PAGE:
Glenn Greenwald: NSA-proofing your product is good for business


Just because Congress can't even pass minimal NSA reform, it doesn't mean that privacy is dead: American tech companies are NSA-proofing their services because customers are demanding it.

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Senate to vote on crucial transparency bill

Gavin writes, "The U.S. Senate Judiciary Committee is scheduled to vote Thursday on an important bill to strengthen the Freedom of Information Act, America's open records law."

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TRAITORS

Alexander (R-TN), Ayotte (R-NH), Barrasso (R-WY), Blunt (R-MO), Boozman (R-AR), Burr (R-NC), Chambliss (R-GA), Coats (R-IN), Coburn (R-OK), Cochran (R-MS), Collins (R-ME), Corker (R-TN), Cornyn (R-TX), Crapo (R-ID), Enzi (R-WY), Fischer (R-NE), Flake (R-AZ), Graham (R-SC), Grassley (R-IA), Hatch (R-UT), Hoeven (R-ND), Inhofe (R-OK),

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EFF makes DoJ admit it lied in court about FBI secret warrants

Department of Justice lawyers told a judge that when the FBI gives one of its secret National Security Letters to a company, the company is allowed to reveal the NSL's existence and discuss its quality -- it lied.

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Redskins owner sues Native Americans who testified on racism to Trademark Office

Having lost his trademark over its overt racism, Daniel Snyder has taken the unusual step of suing the five Native American people who testified before the US Patent and Trademark Office hearing, which led to the finding that Snyder's team's name was "disparaging to Native Americans."

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Italian scientists acquitted of culpability in L'Aquila quake


Seven natural disaster specialists had previously been convicted of manslaughter for not being emphatic enough about the 2009 quake, which killed 309 people, but that conviction's been overturned by an appeals court.

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Roca Labs sues unhappy customer who agreed to testify against it


This is the "non-surgical gastric bypass" company whose terms of service forbid complaining, and require you to let them use any kind of success you experience to publicly endorse the company, who are suing pissedconsumer.com for having a message board where its customers are complaining about its product.

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EFF asks US Copyright Office for your right to fix your car


It's that time again: every three years, the Copyright Office allows the public to ask for exceptions to the Digital Millennium Copyright Act's ban on "circumvention," which prevents you from unlocking devices you own.

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Harvard's amazing Copyright X online course taking applications


Nathaniel from Harvard's Berkman Center writes, "Copyright X -- AKA 'The MOOC the New Yorker actually liked' and 'the butt-kickingest free copyright class you didn't even know you'd love' -- is gearing up and taking applications for its third run."

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FBI secretly seeking legal power to hack any computer, anywhere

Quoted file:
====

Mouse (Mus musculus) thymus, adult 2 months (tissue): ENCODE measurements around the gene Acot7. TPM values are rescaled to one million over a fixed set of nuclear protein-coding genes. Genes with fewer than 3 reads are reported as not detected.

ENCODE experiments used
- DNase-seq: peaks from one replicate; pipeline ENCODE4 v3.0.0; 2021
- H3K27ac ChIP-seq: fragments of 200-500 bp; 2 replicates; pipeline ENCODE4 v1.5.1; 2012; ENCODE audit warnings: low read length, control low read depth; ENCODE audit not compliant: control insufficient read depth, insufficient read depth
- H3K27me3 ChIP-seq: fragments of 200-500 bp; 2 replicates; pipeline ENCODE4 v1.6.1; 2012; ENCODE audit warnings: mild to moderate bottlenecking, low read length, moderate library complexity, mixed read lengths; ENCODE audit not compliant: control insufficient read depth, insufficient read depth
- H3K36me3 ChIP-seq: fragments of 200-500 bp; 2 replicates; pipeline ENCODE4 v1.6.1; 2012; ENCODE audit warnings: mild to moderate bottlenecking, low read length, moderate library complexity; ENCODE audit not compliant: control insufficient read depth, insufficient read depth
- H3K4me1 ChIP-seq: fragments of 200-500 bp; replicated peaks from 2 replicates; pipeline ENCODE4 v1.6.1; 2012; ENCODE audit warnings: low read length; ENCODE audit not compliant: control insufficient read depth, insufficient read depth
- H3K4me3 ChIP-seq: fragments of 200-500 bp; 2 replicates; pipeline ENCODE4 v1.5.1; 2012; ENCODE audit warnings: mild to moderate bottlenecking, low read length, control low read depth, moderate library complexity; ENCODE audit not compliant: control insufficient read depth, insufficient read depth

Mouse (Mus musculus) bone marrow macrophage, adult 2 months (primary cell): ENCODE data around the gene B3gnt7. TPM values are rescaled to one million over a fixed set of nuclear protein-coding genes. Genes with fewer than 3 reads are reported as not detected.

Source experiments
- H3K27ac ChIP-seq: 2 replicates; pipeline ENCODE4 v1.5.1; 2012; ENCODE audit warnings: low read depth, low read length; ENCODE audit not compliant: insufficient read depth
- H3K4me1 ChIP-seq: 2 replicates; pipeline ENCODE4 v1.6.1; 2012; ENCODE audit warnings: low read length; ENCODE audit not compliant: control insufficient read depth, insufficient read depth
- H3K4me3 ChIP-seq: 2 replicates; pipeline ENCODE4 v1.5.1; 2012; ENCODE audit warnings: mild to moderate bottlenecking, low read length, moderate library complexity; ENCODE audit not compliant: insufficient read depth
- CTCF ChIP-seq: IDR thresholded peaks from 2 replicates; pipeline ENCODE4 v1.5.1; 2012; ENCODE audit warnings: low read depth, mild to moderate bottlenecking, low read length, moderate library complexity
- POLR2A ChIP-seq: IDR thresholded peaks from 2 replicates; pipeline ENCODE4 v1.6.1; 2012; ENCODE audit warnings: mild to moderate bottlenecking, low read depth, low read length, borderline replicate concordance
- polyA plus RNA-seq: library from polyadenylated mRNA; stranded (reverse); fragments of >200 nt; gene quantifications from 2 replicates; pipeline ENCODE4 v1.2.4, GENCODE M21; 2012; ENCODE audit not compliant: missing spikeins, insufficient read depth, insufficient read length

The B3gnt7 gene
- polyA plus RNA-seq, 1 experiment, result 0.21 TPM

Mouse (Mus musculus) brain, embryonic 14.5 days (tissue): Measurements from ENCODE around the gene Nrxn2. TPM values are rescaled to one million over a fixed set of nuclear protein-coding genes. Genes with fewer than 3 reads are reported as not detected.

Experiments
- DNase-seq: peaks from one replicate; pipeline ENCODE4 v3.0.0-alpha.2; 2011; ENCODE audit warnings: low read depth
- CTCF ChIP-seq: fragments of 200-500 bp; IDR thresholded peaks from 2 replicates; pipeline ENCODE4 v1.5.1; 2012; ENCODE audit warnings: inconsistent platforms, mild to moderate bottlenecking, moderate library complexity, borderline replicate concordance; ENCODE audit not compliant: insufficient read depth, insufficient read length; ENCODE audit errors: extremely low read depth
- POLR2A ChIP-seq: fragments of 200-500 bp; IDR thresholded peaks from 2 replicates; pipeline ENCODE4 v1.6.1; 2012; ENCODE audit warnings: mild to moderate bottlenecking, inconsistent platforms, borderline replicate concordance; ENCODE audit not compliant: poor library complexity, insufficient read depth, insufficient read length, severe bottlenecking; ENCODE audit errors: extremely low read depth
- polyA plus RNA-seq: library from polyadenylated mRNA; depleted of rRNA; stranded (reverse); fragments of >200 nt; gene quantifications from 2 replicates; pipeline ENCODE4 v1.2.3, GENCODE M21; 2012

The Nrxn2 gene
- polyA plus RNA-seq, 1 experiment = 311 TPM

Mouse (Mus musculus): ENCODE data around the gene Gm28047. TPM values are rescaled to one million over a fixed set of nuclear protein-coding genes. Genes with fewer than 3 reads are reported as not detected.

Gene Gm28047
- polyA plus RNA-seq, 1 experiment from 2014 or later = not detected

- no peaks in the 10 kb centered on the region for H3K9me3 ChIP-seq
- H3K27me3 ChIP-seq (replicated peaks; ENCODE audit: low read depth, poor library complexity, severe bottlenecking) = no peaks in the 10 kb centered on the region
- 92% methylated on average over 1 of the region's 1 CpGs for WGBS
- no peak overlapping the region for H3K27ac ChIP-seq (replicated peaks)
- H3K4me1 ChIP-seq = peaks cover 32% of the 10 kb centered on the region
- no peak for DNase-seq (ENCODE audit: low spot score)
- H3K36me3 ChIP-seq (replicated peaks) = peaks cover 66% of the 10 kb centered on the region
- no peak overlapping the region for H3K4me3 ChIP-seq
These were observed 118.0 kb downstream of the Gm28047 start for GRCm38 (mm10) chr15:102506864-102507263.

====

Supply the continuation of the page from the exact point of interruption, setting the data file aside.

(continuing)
The Bureau is seeking a rule-change from the Administrative Office of the US Courts that would give it the power to distribute malware, hack, and trick any computer, anywhere in the world, in the course of investigations; it's the biggest expansion of FBI spying power in its history and they're hoping to grab it without an act of Congress or any public scrutiny or debate.

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UK Tories propose life sentences for using a computer to "damage the economy"

Under a proposed "computer crime bill," if you use a computer in the commission of an offense that damages "national security, human welfare, the economy or the environment" you could face a life sentence.

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Snappy coroner's answers to stupid cross-examiner's questions


"How can you be sure [the patient wasn't alive] Doctor?" "Because his brain was sitting on my desk in a jar."

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Writers condemn UK book censorship order

A large group of writers, including Stephen Fry, Jeffrey Archer, Katharine Norbury, Will Self, and others (include me!) have signed onto an open letter condemning a UK court decision that banned publication of a memoir because it felt that the child might be psychologically harmed by learning about their parent's life.

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One weird legal trick that makes patent trolls cry

The Judicial Conference of the US has approved the elimination of Rule 84, a court procedure designed to help small patent-holders streamline their lawsuits, but which has been weaponized by patent trolls, who use it to indiscriminately file lawsuits on a mass scale in the hopes of bullying quick settlements out of their victims.

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Buzz Lightyear cited in legal brief


From a motion related to the Speedy Trial Act: "The government cannot simply fail or refuse to respond to a motion and toll the Act 'to infinity and beyond.'"